Now Roman Abramovich has company. A second Russian multimillionaire is buying his way into Premiership football with the confirmation yesterday that the son of Arkady Gaydamak has agreed to become the joint-owner of Portsmouth.
Although 30-year-old Alexandre, who lives in London, is the public face of the the investment, he is only acting at the behest of his father who, a spokesman said, was "crazy about football" but who also has a colourful and highly controversial business past.
The family are already involved in football, having recently bought the Israeli club Beitar Jerusalem - although their behaviour at the club does not bode well for Portsmouth manager Harry Redknapp.
Two coaches were sacked in the first two months, with one told he had to go because he was too outspoken and stealing the limelight from the owner. The former French international Luis Fernandez is currently in charge.
Yesterday Portsmouth, however, stressed that there was "no question" of Redknapp's position being "under threat" and that instead he would be given more resources.
"He will have the full backing of Alexandre Gaydamak and will continue to enjoy the full support of [chairman] Milan Mandaric," the club said.
Redknapp will want to know whether extra funds will be immediately available to him for the January transfer window. Gaydamak's involvement has been "agreed in principle" and he will now be subject to the Football Association's "fit and proper person" test. Once that is agreed the deal can go through. It is understood that substantial funds have been promised to improve the team.
Gaydamak is buying 50 per cent of the club. The stake is understood to be costing him £15m, with sources stressing that although the Gaydamaks enjoy astonishing wealth they are not financially in the same league as Abramovich, who has poured hundreds of millions into Chelsea in the past three years.
Mandaric, who has solely owned Portsmouth since 1999, will carry on for now, although sources believe that he will eventually sell the rest of his holding if the club remain in the Premiership and the Gaydamaks want to push through with a full takeover.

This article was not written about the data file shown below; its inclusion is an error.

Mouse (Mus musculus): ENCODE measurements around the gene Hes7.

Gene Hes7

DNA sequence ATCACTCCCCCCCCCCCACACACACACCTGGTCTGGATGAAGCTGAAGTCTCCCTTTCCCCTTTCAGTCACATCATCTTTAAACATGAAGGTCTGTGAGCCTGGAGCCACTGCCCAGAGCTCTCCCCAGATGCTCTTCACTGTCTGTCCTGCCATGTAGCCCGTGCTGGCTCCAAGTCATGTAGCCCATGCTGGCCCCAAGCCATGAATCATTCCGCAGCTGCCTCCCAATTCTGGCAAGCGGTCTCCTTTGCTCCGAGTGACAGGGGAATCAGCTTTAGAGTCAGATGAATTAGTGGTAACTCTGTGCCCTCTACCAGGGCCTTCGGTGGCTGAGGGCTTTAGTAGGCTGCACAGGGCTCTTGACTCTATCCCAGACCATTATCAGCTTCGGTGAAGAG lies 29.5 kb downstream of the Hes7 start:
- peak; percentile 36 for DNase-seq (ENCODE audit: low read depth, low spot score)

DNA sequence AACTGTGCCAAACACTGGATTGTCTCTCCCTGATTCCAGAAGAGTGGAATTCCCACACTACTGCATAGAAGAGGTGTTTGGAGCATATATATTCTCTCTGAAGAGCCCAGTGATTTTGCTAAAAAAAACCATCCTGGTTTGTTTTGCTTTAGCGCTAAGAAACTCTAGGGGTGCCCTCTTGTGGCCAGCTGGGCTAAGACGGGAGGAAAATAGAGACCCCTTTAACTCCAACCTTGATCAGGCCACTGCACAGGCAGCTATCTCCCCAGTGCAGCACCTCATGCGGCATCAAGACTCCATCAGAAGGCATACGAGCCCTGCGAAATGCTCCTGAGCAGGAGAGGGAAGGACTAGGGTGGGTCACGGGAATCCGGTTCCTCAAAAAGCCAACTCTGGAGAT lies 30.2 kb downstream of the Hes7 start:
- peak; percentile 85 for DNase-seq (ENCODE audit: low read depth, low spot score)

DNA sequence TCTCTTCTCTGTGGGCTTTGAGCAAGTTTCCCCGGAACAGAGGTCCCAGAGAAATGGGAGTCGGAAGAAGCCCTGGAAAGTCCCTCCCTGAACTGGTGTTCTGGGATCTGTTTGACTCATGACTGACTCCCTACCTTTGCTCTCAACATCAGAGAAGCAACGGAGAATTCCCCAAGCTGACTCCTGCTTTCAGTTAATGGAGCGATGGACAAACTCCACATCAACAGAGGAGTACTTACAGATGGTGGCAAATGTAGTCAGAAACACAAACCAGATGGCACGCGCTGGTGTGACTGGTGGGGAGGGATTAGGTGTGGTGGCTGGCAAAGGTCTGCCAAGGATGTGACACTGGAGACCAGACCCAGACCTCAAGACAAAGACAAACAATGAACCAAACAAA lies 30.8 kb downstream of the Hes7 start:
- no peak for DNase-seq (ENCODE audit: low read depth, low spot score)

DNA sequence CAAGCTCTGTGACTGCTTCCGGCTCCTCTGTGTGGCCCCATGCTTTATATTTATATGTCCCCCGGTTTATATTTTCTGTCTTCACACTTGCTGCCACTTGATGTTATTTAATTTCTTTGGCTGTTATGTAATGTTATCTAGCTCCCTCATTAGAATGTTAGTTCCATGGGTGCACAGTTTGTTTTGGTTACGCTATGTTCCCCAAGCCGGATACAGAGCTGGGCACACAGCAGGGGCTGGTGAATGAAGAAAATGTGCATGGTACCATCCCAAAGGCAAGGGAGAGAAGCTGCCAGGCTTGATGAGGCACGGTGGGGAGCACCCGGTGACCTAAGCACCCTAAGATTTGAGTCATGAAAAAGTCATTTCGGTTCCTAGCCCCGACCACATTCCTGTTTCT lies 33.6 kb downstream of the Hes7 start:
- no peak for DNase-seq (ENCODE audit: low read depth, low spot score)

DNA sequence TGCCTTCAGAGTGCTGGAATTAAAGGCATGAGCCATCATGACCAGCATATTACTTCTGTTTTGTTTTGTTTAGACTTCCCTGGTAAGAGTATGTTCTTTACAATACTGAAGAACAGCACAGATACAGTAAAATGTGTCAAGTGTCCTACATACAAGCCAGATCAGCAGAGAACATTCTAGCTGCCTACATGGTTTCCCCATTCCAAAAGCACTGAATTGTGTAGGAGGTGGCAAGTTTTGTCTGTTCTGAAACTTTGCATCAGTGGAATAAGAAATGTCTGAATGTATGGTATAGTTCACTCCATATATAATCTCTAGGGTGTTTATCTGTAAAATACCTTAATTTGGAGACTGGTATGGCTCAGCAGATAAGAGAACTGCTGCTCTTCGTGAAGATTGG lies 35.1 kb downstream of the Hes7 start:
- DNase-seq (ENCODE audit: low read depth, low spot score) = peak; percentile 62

It has been known for some time that Mandaric, a Serb-American businessman, has been seeking extra investment, as he has become increasingly keen to sell his control of the club. Portsmouth have absorbed more of his time - and money - than he had envisaged.
According to Portsmouth, Gaydamak's arrival is designed to ease the burden on 64-year-old Mandaric. However, the club said that "Portsmouth Football Club will continue to be his prime concern."
Although Arkady Gaydamak lives in Russia, he holds several passports - including a Canadian one - and has strong links with Israel, France and Angola. His son, the figurehead of the deal, is a French national.
In a statement yesterday, Portsmouth added: "Portsmouth Football Club today confirmed it has reached an agreement in principle with Mr Alexandre Gaydamak over the future shareholding and development of the club.
"Chairman Milan Mandaric will be delighted to welcome 30-year-old Alexandre Gaydamak to the club as an equal partner."
His money will be needed both on and off the field. Portsmouth are in grave danger of being relegated and also need substantial investment for the redevelopment of Fratton Park, the club's infrastructure and plans for a Pompey Village complex.
That the Gaydamaks have been lured to the South Coast is slightly surprising as, although financiers and investors have being trying to tempt more Abramovichs, they have, until now, only shown an interest in London clubs.
Gaydamak, who made his money from a variety of businesses including arms, banking and diamond mining, has played down comparisons in the past with Abramovich, saying it would be "immodest" not to do so.
Gaydamak's involvement in Israeli football also extends to the country's leading Arab football team, Bnei Sakhnin, having donated money to the club. This was particularly significant because Beitar was founded by the right-wing Israeli underground, and has remained linked to the Jewish right ever since. Gaydamak also has a controlling stake in a Jerusalem basketball club.
Gaydamak, who has recently bought a newspaper in Russia, is the president of the Congress of Jewish Religious Communities and Organisations of Russia and a donor to various charities. He has spent more time in Israel of late.
When he lived in France, Gaydamak rose to prominence by helping to negotiate the release of two French pilots shot down by Bosnian Serbs in 1995. But he also holds the French record for unpaid taxes - about £50m - and was once wanted by Paris magistrates for questioning over an alleged arms-for-oil deal with Angola in the early 1990s.
Gaydamak insisted that his involvement in the deal was as part of a legitimate agreement between the governments of Russia and Angola.Reuse content